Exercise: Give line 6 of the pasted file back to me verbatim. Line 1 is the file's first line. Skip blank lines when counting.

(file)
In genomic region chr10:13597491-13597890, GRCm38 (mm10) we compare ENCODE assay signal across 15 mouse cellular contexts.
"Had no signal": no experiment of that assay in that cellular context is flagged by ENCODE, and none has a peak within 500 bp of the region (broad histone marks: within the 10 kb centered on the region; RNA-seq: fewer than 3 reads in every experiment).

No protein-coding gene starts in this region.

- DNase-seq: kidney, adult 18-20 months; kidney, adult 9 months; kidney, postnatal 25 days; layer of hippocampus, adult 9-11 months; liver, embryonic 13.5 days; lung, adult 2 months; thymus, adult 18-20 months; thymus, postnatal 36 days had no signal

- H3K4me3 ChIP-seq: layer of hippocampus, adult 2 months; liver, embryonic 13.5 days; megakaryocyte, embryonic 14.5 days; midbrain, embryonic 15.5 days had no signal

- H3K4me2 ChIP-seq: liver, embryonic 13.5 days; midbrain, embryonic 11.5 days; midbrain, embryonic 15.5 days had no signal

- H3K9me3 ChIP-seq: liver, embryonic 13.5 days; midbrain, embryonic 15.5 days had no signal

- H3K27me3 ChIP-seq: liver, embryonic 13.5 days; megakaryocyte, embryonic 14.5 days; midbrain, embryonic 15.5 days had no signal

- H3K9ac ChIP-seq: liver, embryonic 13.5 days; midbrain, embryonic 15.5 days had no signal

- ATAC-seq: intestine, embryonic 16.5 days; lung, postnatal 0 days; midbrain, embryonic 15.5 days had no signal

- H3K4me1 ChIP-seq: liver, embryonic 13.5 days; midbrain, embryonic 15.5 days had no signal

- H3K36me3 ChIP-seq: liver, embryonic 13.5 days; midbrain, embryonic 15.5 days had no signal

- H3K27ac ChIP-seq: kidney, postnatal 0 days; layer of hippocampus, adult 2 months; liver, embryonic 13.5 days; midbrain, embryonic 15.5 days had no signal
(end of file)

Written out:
- H3K4me2 ChIP-seq: liver, embryonic 13.5 days; midbrain, embryonic 11.5 days; midbrain, embryonic 15.5 days had no signal